US Mortality Data Indicates COVID-19 Death Toll Nearly Double

Henrietta Brewer
October 23, 2020

But the CDC has changed its guidelines again on October 21, now stating that spending 15 minutes with someone infected with the virus over the course of a day is considered a "close contact" and can be long enough for you to catch COVID from them.

"There is some recent data that has been determined that individuals who had a series of shorter contacts, but over time added up to more than 15 minutes, became infected", he explained.

People who have brief but repeated contacts with people who carry the virus that causes COVID-19 may be at risk for catching it themselves, according to new guidance out today from the CDC.

"A primary goal of contact tracing is to identify persons with higher risk exposures and therefore higher probabilities of developing infection, which can guide decisions on quarantining and work restrictions", stated the CDC.

The report didn't identify the prison but Vermont officials have said that in late July, six inmates tested positive when they arrived at the Marble Valley Correctional Facility in Rutland. None had any symptoms, but the next day, all six tested positive.

The CDC also says close contact can include hugging and kissing, sharing eating or drinking utensils with an infected person, and providing home care to someone who is sick.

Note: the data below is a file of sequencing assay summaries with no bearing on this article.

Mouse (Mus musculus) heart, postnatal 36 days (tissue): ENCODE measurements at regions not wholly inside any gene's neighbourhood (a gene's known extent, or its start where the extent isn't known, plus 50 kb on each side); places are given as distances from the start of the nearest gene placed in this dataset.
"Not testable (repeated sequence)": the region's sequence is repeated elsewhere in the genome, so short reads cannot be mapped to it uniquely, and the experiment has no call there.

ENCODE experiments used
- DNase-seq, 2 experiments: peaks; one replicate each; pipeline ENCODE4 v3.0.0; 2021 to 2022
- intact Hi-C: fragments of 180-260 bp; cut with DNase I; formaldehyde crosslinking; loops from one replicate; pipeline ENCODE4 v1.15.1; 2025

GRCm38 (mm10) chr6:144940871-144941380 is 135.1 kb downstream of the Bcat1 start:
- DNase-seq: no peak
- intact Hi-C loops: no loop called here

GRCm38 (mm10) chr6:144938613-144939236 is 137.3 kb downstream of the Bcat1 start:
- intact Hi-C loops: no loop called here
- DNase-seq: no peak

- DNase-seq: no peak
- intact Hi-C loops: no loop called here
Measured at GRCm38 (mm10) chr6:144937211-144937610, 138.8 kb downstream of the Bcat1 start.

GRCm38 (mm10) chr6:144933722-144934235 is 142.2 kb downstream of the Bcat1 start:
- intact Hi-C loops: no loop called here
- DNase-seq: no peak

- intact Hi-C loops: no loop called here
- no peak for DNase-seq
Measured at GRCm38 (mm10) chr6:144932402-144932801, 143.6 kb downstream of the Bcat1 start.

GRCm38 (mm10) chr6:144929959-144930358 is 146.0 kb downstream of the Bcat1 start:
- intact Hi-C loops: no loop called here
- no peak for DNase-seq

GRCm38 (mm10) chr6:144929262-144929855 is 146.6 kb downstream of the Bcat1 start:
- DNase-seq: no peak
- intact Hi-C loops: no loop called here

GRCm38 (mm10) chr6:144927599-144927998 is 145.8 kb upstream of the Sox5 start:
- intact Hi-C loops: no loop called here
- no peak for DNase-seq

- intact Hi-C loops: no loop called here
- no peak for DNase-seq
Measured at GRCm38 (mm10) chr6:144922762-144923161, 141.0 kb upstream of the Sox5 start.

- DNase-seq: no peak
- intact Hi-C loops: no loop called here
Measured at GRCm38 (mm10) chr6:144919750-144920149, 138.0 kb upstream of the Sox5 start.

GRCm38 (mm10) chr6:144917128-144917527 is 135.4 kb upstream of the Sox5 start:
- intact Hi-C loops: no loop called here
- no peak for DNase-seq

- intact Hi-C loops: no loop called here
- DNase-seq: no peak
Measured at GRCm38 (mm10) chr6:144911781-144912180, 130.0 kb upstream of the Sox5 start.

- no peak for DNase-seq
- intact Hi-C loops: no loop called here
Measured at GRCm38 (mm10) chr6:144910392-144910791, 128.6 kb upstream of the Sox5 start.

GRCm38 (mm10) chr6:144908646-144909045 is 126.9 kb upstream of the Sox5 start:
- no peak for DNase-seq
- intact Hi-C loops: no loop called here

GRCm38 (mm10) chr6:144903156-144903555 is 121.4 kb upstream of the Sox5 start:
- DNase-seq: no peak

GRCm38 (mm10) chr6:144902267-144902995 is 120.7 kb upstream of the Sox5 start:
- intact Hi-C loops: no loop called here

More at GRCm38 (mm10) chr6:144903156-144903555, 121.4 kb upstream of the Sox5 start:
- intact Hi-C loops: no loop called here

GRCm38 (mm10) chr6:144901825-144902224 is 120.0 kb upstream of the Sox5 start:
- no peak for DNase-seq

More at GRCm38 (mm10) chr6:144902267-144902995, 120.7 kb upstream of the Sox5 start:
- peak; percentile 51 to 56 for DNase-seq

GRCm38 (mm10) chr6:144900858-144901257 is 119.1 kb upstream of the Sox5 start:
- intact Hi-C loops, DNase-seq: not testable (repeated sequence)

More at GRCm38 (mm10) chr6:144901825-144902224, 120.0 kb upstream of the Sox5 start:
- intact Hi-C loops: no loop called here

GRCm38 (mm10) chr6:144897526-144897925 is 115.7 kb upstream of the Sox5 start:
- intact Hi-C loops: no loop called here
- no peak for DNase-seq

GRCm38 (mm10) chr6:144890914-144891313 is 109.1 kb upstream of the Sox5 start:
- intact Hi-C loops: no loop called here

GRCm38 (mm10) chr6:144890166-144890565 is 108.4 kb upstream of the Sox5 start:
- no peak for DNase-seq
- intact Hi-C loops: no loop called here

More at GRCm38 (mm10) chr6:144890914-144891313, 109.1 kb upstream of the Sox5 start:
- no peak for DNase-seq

The officer continued working rather than going into quarantine. There, a 20-year-old employee caught COVID after 22 brief interactions - about a minute each - with people who later tested positive over the course of his workday.

An investigation that reviewed video recordings concluded the guard's brief interactions totaled 17 minutes during an eight-hour shift. The officer wore a mask, but the prisoners did not during some of the encounters.

In a statement, the CDC said the case "significantly adds to the scientific knowledge of the risk to contacts of those with COVID-19 and highlights again the importance of wearing face masks to prevent transmission".

"Unfortunately we're seeing a distressing trend here in the United States with COVID-19 cases increasing in almost 75 per cent of the country", Jay Butler, the health body's number two infectious disease expert, warned during a news briefing.

"The more time you spend with someone" who is infected with COVID-19, Schaffner said, "the more likely you are to get infected".

"We have to recognize that this will be this be the year of a COVID Thanksgiving", he said.

Other reports by iNewsToday